2. Any recommendations (or warnings) for sourcing a kit? Ebay seems to be the go-to for selection and price. I have had successful dealings with some of the sellers carying the kits.

Richard L.
Title: Re: Nuts and bolts
Post by: Rex on 16.07. 2018 15:03
Stainless fastenings are OK for the run-of-the-mill items, but for specialised or highly stressed components I think I'd rather trust the metallurgists at BSA than some Taiwan sweat shop owners' take on what they ought to be.
Title: Re: Nuts and bolts
Post by: duTch on 16.07. 2018 15:19
 I would class a 'stud' as double ended with a coarse thread that screws into a frame or casting-whatever and a finer (but not necessarily so) thread the other end to be used with a nut on the outside for final and effective tightening, where a 'through-bolt, (which may have a better name'), has same threads either end, which I suggest would be better in some situations where it gives the option of undoing either end (sure as though, the one you want to loosen will stay tight *conf*).
 **Above 'through-bolts' and fine stud threads in BSC .

 I can't offer a supplier, as I bought from a now defunct entity (bought out by a well known and not so popular supplier), a 'kit'  that I was fairly disappointed with for various reasons (slightly wrong lengths for my needs), but may work for you.

 As I've already mentioned, stainless studs or through-bolts  are pointless, better with zinc or nickle plated and stainless nuts.

  Hope that's some help; I think Motalia is a go-to place??

Title: Re: Nuts and bolts
Post by: RogerSB on 16.07. 2018 16:00
BSA A10 stainless fastenings - Barleycorn Engineering in Norfolk:-

http://www.barleycorn.co.uk/index.php?route=common/home

Below is an extract from an invoice from last year giving an idea of prices.
Title: Re: Nuts and bolts
Post by: Angus on 16.07. 2018 17:37
I second the recommendation for barleycorn. I went to see him to pickup my bits (just up the road) and he was very helpful and friendly, even fitter the form oil seals to the holders for me.
Title: Re: Nuts and bolts
Post by: coater87 on 16.07. 2018 21:03
 I have very few fasteners on the bike that are not from Barleycorn.

 The only ones I had any problem with at all was the stainless badge screws. The heads were shaped differently than the badge recess. Because everything else from Barleycorn was very good, I am going to say the badges were made wrong.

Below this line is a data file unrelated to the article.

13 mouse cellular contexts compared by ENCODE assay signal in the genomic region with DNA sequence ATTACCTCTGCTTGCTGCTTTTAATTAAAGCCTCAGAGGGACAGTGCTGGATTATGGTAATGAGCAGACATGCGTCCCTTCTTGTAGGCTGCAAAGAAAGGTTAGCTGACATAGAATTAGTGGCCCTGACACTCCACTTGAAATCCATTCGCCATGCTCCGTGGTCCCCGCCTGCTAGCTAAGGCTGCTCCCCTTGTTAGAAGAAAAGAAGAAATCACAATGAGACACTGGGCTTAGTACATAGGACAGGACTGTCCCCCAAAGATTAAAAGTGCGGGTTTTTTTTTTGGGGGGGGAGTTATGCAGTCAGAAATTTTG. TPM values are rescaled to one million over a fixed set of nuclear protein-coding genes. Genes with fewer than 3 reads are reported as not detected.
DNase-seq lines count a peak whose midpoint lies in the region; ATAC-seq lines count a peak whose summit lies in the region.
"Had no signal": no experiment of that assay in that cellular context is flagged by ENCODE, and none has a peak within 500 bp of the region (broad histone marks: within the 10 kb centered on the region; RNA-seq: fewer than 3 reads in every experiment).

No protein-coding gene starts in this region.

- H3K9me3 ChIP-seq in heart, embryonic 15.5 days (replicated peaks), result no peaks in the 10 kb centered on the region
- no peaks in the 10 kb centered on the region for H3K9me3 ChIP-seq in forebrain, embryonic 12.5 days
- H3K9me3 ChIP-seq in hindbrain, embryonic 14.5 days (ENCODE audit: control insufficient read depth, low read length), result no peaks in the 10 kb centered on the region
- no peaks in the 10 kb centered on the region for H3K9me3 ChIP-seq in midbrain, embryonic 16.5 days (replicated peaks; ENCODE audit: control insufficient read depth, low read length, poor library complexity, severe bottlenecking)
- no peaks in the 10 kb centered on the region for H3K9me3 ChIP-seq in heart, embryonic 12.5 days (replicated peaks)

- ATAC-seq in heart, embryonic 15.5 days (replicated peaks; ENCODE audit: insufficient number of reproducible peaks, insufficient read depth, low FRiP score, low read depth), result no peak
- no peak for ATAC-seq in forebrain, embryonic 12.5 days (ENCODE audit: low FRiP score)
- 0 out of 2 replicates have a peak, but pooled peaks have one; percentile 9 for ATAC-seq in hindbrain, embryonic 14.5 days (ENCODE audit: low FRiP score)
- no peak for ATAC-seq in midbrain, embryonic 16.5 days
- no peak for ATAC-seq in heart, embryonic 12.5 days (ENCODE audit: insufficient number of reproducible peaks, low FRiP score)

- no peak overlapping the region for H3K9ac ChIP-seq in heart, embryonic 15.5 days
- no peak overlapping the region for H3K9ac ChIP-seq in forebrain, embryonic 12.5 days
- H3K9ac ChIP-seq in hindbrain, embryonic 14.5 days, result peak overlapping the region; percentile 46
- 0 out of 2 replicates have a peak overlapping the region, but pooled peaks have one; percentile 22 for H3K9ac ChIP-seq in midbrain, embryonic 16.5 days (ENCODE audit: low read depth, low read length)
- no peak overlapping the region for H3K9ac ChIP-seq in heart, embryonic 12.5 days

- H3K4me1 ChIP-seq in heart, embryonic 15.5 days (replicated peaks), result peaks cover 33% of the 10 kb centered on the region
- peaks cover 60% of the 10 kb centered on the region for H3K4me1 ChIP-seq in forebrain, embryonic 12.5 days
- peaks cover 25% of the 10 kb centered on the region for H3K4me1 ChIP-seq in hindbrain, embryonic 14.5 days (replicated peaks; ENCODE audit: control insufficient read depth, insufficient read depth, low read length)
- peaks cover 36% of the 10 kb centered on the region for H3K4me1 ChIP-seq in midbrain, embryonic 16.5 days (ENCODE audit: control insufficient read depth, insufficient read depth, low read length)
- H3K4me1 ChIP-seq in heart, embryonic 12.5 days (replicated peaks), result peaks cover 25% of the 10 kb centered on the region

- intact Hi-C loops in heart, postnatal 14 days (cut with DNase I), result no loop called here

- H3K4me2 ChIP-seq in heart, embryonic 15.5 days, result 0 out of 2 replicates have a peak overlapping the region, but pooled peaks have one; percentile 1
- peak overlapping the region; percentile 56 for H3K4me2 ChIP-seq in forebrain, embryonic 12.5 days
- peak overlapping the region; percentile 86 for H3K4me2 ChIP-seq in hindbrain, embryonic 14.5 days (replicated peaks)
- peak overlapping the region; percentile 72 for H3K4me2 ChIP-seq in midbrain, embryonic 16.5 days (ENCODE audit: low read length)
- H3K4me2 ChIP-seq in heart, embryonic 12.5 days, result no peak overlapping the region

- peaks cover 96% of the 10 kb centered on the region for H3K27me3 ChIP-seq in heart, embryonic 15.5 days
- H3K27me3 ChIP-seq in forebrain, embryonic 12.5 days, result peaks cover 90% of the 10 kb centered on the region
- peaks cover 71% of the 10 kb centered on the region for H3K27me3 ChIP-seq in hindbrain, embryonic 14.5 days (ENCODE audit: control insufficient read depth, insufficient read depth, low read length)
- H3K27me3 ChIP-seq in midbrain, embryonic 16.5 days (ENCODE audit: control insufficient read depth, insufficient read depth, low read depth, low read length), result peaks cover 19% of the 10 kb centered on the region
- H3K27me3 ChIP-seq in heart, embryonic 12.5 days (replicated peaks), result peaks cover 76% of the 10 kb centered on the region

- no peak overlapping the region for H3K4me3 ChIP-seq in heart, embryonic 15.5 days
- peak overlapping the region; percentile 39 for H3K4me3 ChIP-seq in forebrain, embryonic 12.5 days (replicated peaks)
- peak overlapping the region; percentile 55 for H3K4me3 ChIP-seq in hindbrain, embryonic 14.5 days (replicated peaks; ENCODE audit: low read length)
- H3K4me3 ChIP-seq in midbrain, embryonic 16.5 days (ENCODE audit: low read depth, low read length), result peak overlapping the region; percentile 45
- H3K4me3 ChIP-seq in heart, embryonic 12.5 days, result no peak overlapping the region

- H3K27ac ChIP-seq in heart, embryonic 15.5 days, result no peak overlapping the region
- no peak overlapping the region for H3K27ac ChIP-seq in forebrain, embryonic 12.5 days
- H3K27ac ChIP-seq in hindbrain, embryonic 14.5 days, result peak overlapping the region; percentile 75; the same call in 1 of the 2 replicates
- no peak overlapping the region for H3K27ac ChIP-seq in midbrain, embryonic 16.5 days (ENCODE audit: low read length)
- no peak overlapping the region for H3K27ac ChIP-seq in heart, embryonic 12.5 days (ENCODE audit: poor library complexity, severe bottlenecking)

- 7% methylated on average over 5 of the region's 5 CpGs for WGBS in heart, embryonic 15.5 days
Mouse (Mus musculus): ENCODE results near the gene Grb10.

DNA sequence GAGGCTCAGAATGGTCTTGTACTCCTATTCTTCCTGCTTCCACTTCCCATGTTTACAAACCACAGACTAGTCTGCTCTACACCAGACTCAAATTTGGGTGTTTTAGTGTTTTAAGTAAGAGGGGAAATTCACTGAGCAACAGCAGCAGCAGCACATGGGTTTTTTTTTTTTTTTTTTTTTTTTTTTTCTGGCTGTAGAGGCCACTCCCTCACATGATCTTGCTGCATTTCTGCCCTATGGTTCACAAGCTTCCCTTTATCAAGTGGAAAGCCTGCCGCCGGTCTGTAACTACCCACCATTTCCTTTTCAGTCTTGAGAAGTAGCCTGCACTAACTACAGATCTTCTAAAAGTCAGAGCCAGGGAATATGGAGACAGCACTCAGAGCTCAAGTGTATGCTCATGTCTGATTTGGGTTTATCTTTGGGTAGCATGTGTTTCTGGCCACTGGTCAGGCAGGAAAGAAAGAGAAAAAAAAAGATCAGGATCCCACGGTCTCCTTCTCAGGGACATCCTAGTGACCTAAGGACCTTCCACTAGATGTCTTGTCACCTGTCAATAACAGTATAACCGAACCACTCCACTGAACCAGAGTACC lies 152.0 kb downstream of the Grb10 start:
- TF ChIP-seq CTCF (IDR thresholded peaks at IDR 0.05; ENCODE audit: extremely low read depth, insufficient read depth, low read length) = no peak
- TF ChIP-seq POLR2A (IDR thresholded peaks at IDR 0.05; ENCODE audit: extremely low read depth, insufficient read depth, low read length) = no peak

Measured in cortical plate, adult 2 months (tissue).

Lee
Title: Re: Nuts and bolts
Post by: muskrat on 16.07. 2018 21:12
I got the cyl base studs & nuts, crank case studs & nuts and engine & gearbox bolts/studs & nuts in SS from Motalia. I think the only prob was one or two studs were a little short.
Cheers
Title: Re: Nuts and bolts
Post by: RogerSB on 16.07. 2018 21:49
I believe Barleycorn Engineering (Simon) manufactures their own parts and being a small company dedicated to the preservation of our classic motorcycles means you get high quality.
Title: Re: Nuts and bolts
Post by: Colsbeeza on 17.07. 2018 03:19
My Golden Flash (on which I did my first running-in ride two days ago) has stainless fasteners all over. *help* Some are safety critical, such as the fork bottom studs, front brake plate retaining nut etc. I purchased these in 1992 from Thoroughbred Stainless of East Sussex in UK. They were BSA-specific, so I assumed that they were made of the required grade. Certainly, I never felt that any of the fasteners were soft. Does any member have any experience of the quality of Thoroughbred Stainless fasteners or the people who ran the business.? The invoice was signed by Tony Clegg. I am sure that Thoroughbred does not exist today, but someone may know.
Or should I fit a speed limiter to about 30mph.?? *grins* *grins*
Colin
Title: Re: Nuts and bolts
Post by: ellis on 17.07. 2018 05:09
Hi Colsbeeza.

I'm not sure if this is the company you are after, but when I Google Thoroughbred stainless fastenings it comes up with D Middleton & sons who have been in business for over 30 years.